High-speed train company Hyperloop One shuts down

The company famous for its idea of shooting people at hundreds of miles per hour through a vacuum has shut down.

The goal of Hyperloop One, based on Elon Musk’s idea, is to significantly shorten travel times.

Previously they had support from Virgin founder Richard Branson, but he withdrew last year.

The company will lay off its remaining staff by the end of this year, according to Bloomberg.

The company has promised a new era of high-speed travel, using magnetic levitation (maglev) technology – already used in some transport systems – in vacuum tubes.


This will reduce friction and air resistance, so the train can travel at speeds of 700mph (1,127km/h).

This transportation is also intended to be more environmentally friendly than current high-speed transportation.

However, although Hyperloop One built several prototypes in the Nevada desert, the project stalled as some experts expressed doubts about its engineering challenges.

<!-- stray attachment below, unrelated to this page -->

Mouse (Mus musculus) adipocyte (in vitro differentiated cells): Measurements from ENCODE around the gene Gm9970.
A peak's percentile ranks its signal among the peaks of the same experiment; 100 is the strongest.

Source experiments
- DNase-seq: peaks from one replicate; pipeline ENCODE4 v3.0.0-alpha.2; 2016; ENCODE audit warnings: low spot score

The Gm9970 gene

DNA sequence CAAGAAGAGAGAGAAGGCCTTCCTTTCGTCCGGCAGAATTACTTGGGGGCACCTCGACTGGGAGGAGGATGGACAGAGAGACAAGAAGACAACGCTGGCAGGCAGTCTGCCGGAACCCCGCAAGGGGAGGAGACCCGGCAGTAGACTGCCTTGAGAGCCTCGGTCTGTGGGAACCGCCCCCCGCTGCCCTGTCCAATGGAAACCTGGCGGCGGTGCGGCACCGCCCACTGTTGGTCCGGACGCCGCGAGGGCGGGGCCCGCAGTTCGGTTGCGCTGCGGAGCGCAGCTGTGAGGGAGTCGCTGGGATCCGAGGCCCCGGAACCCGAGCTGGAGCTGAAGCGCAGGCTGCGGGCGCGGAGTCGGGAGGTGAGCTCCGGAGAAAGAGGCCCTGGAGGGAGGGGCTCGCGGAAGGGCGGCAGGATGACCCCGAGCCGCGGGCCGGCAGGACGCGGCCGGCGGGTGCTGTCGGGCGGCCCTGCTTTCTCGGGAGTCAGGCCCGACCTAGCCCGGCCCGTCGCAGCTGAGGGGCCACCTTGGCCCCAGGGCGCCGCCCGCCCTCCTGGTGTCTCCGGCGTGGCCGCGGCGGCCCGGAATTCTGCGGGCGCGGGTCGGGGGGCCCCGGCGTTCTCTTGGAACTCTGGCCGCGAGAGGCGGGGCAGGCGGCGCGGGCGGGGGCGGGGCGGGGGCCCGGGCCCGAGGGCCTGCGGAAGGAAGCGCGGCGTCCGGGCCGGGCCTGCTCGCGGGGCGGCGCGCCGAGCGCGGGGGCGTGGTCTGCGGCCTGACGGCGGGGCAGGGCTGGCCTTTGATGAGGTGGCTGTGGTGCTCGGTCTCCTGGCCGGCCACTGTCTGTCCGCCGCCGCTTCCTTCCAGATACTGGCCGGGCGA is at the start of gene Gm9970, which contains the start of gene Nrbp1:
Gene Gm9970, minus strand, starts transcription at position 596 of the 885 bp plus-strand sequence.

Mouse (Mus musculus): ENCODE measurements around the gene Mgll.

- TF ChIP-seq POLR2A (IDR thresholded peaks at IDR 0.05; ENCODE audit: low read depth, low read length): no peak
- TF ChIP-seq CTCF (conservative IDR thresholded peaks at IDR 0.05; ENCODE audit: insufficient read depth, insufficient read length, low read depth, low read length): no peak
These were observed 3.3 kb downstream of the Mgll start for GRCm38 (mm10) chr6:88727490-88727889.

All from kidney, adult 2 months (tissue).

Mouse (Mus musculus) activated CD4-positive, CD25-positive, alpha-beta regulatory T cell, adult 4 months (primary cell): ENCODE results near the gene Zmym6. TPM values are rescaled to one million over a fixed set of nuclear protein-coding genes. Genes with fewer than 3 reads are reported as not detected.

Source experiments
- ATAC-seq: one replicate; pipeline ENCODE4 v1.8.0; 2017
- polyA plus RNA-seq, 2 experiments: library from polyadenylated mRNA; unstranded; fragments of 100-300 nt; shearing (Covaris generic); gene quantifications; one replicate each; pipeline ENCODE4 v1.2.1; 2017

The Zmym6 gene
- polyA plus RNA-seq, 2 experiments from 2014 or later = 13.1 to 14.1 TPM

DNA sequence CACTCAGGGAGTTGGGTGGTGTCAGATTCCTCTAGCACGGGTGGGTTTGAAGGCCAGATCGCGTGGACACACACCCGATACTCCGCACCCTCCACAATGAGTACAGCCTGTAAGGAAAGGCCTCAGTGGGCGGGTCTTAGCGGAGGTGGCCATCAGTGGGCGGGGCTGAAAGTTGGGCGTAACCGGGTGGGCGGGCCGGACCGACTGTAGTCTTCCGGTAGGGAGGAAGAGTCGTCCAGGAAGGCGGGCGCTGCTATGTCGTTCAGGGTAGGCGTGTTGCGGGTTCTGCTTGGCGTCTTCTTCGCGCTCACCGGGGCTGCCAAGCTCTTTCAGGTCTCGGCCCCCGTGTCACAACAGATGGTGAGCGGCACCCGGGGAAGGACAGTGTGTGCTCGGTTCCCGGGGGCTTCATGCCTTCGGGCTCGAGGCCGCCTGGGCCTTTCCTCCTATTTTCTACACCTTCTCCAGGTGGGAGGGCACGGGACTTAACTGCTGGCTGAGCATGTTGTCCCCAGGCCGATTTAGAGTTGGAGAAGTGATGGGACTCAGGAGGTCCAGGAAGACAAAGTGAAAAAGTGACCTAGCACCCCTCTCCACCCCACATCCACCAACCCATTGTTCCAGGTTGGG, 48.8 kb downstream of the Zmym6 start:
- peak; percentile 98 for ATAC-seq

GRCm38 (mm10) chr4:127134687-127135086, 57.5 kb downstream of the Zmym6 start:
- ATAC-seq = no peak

This requires the construction of giant pipes in villages and in cities.

There is also a problem with the angles – so all the tubes must be in a straight line.

A trial of the system was conducted with two company employees in 2020 – the first successful passenger trip using hyperloop technology.

The pod reached a top speed of 107mph (172km/h) on a test run of 546yds (500m).

But the company announced a change in strategy in 2022, saying it would focus on transporting cargo rather than people.

This change also came with the announcement of more than 100 job losses, and was followed by more layoffs at the end of the year.

At the end of the year, it was reported that Richard Branson, once chairman of the company, was stepping down and the company was losing support from Virgin.

The company has also been mired in scandal over the years, with one of its previous directors Ziyavudin Magomedov jailed in Russia on embezzlement charges.

Another investor, Shervin Pishevar, left in 2017 after Bloomberg reported sexual harassment allegations.